You'll soon be able to send cash to your family and friends using Facebook's Messenger app – here's what you need to know about the latest way to pay.

Messenger, which allows you to send private messages via your Facebook profile, will roll out its new payment function over the coming weeks.

It's dubbing the new service as an easy way to pay your Facebook contacts any cash that you owe them – meaning you won't have to log in to your online banking.

How does it work?

Once your Messenger app has updated to allow this service you'll be able to transfer cash during any conversation in Messenger.

To do this you'll simply have to click on the small blue + sign and a green payment icon will appear in the menu.

The first time you do this you'll have to set up your payment account and put your debit card details in – this will only work for debit cards, not credit cards or PayPal.

Your friend will then receive the cash when they set up their own payment account and add their debit card details. It can take up to five days to appear in their account.

At the moment this service won't work in group conversations, but Messenger says it is considering adding this function. It won't allow you to send money to businesses or internationally.

Messenger will also push this service when it recognises that you're talking about money owed, eg, if you say "you owe me £5" a reminder that you can transfer money via Messenger will pop up in the chat.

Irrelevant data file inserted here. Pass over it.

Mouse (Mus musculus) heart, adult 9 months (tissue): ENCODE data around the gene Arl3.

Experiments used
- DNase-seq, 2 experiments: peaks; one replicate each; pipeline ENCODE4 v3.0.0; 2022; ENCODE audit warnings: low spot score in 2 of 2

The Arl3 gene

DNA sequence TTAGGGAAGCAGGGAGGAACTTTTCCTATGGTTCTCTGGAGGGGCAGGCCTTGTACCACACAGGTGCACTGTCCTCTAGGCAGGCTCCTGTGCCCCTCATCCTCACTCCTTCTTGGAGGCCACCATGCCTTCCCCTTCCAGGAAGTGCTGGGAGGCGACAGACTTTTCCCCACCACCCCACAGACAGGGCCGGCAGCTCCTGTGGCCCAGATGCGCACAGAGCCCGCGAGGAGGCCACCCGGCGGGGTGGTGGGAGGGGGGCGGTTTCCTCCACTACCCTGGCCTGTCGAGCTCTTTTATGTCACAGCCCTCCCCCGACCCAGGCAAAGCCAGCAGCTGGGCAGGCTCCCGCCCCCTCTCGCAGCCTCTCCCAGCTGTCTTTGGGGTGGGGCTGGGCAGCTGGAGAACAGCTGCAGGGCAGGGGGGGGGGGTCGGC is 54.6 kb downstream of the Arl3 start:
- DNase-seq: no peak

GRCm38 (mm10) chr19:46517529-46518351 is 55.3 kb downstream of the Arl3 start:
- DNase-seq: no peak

How safe is it?

You can search for anyone using the Messenger app (even if you're not Facebook friends) and send them cash, but a spokesperson said this service is only intended for you to send money to your family and friends who you know personally.

He said: "All debit card credentials are encrypted and protected with bank level security. Our anti-fraud specialists monitor payments, and in the rare case that we find unauthorised activity on an account, we'll work with them to secure the account again.

"Plus, since payments in Messenger use debit cards, as with any other debit card payment, if there are unauthorised charges, people have recourse with their bank. Finally, Messenger payments are offered as a regulated payment service, meaning they're directly subject to consumer protection requirements."

It's worth bearing in mind that if your Facebook account is hacked you should report it immediately, particularly if you have created a payment account within Messenger.

You can also report suspicious activity when sending or receiving money in Messenger. To do so, go to the conversation, open the 'actions' menu and select 'report as spam or abuse'.